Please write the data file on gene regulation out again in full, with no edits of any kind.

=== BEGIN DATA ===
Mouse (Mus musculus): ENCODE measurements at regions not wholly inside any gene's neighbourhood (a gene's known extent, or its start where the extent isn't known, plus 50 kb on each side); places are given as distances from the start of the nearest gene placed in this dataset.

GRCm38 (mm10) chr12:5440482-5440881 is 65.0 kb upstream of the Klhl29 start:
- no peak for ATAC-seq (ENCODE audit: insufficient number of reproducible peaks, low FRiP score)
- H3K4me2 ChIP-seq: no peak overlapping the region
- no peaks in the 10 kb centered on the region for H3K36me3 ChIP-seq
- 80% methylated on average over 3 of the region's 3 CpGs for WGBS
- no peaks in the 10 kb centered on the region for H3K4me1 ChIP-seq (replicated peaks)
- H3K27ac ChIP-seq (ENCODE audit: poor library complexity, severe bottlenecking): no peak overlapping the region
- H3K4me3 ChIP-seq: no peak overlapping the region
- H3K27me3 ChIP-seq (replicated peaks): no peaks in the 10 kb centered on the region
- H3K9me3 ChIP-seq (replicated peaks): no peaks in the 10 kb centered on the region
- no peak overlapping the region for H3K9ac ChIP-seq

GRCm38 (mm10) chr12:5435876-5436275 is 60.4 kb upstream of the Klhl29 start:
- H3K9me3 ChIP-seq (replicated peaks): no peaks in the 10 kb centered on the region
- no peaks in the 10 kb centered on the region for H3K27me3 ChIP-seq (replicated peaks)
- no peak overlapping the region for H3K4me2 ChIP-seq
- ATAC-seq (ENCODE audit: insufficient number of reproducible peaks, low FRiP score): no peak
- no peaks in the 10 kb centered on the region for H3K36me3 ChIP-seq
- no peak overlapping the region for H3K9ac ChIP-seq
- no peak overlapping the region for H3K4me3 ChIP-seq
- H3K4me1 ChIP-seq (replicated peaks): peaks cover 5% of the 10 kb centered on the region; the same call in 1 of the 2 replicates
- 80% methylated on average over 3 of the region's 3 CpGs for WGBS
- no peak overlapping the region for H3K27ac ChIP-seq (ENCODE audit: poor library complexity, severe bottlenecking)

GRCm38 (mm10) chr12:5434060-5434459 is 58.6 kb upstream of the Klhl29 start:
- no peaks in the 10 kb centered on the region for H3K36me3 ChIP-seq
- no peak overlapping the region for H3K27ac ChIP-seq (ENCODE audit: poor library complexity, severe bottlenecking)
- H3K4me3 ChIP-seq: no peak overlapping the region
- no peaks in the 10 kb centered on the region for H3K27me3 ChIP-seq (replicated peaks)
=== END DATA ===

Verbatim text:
Mouse (Mus musculus): ENCODE measurements at regions not wholly inside any gene's neighbourhood (a gene's known extent, or its start where the extent isn't known, plus 50 kb on each side); places are given as distances from the start of the nearest gene placed in this dataset.

GRCm38 (mm10) chr12:5440482-5440881 is 65.0 kb upstream of the Klhl29 start:
- no peak for ATAC-seq (ENCODE audit: insufficient number of reproducible peaks, low FRiP score)
- H3K4me2 ChIP-seq: no peak overlapping the region
- no peaks in the 10 kb centered on the region for H3K36me3 ChIP-seq
- 80% methylated on average over 3 of the region's 3 CpGs for WGBS
- no peaks in the 10 kb centered on the region for H3K4me1 ChIP-seq (replicated peaks)
- H3K27ac ChIP-seq (ENCODE audit: poor library complexity, severe bottlenecking): no peak overlapping the region
- H3K4me3 ChIP-seq: no peak overlapping the region
- H3K27me3 ChIP-seq (replicated peaks): no peaks in the 10 kb centered on the region
- H3K9me3 ChIP-seq (replicated peaks): no peaks in the 10 kb centered on the region
- no peak overlapping the region for H3K9ac ChIP-seq

GRCm38 (mm10) chr12:5435876-5436275 is 60.4 kb upstream of the Klhl29 start:
- H3K9me3 ChIP-seq (replicated peaks): no peaks in the 10 kb centered on the region
- no peaks in the 10 kb centered on the region for H3K27me3 ChIP-seq (replicated peaks)
- no peak overlapping the region for H3K4me2 ChIP-seq
- ATAC-seq (ENCODE audit: insufficient number of reproducible peaks, low FRiP score): no peak
- no peaks in the 10 kb centered on the region for H3K36me3 ChIP-seq
- no peak overlapping the region for H3K9ac ChIP-seq
- no peak overlapping the region for H3K4me3 ChIP-seq
- H3K4me1 ChIP-seq (replicated peaks): peaks cover 5% of the 10 kb centered on the region; the same call in 1 of the 2 replicates
- 80% methylated on average over 3 of the region's 3 CpGs for WGBS
- no peak overlapping the region for H3K27ac ChIP-seq (ENCODE audit: poor library complexity, severe bottlenecking)

GRCm38 (mm10) chr12:5434060-5434459 is 58.6 kb upstream of the Klhl29 start:
- no peaks in the 10 kb centered on the region for H3K36me3 ChIP-seq
- no peak overlapping the region for H3K27ac ChIP-seq (ENCODE audit: poor library complexity, severe bottlenecking)
- H3K4me3 ChIP-seq: no peak overlapping the region
- no peaks in the 10 kb centered on the region for H3K27me3 ChIP-seq (replicated peaks)